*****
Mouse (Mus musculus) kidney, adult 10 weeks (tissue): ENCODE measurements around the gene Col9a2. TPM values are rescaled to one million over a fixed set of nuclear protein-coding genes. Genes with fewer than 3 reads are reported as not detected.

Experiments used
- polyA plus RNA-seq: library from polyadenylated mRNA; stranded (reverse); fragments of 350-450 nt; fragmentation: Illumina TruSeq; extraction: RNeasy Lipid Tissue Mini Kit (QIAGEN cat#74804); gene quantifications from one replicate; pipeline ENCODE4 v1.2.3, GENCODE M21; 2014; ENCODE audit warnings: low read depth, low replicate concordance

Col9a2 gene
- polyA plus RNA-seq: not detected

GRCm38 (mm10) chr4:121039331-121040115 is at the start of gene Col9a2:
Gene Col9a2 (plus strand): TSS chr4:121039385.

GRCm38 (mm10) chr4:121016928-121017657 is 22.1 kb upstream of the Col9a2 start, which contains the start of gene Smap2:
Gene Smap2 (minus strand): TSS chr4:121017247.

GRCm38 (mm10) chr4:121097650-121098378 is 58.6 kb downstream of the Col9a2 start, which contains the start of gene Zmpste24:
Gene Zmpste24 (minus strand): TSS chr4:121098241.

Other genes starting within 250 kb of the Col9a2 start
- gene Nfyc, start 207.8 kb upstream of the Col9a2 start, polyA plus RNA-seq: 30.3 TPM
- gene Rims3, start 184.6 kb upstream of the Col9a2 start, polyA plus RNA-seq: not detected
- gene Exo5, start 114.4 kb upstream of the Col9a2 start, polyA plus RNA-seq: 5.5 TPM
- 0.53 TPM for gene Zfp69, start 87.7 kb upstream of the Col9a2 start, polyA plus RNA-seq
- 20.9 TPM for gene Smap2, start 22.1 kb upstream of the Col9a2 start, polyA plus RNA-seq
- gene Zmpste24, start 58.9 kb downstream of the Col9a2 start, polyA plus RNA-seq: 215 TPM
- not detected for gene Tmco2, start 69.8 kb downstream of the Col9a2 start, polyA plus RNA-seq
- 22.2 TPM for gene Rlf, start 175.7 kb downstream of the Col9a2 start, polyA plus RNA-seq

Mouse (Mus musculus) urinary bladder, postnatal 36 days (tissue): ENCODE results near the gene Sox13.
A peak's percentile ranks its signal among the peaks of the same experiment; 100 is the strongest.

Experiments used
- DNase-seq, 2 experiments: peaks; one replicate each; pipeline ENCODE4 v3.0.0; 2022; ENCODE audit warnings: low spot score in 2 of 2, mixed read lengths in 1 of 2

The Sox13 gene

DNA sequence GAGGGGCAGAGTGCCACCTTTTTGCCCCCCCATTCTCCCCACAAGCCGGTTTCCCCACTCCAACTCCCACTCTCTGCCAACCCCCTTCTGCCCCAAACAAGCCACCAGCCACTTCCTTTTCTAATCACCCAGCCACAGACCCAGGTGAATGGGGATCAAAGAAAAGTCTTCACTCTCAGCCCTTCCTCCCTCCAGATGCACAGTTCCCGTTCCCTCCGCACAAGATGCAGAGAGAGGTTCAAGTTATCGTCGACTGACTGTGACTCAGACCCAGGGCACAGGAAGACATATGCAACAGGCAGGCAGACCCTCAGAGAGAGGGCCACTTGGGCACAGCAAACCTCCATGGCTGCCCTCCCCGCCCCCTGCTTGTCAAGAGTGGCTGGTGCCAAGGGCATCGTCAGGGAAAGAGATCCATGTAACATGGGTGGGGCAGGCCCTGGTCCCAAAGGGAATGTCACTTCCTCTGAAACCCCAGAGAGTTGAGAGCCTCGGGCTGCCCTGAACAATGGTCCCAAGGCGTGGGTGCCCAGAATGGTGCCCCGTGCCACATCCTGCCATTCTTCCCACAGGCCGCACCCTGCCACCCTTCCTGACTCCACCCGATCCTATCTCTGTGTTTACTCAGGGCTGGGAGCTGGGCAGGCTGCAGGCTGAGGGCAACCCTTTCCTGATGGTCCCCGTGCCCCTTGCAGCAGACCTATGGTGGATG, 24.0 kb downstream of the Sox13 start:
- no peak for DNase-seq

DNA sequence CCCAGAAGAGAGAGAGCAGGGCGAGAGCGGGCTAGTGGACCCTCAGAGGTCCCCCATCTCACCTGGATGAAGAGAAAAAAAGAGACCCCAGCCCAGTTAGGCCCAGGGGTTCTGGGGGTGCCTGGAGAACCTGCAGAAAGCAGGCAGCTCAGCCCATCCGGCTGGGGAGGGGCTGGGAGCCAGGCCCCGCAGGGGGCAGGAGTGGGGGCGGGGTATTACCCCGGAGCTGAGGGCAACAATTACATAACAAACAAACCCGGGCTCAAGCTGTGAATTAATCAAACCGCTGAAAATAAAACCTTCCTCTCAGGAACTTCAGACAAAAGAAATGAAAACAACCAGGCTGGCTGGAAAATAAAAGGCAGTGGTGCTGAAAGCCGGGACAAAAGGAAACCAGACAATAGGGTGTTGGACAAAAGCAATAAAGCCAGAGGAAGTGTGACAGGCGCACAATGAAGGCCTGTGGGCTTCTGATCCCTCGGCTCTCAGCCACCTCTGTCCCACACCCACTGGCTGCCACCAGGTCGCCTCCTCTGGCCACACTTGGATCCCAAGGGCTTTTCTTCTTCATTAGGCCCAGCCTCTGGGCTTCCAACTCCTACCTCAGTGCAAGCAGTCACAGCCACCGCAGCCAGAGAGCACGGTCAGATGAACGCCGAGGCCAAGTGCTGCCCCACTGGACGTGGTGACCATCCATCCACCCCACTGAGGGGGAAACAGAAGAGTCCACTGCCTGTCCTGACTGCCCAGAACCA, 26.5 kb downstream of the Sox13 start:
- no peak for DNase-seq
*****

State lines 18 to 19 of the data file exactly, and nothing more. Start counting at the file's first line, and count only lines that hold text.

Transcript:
- gene Zmpste24, start 58.9 kb downstream of the Col9a2 start, polyA plus RNA-seq: 215 TPM
- not detected for gene Tmco2, start 69.8 kb downstream of the Col9a2 start, polyA plus RNA-seq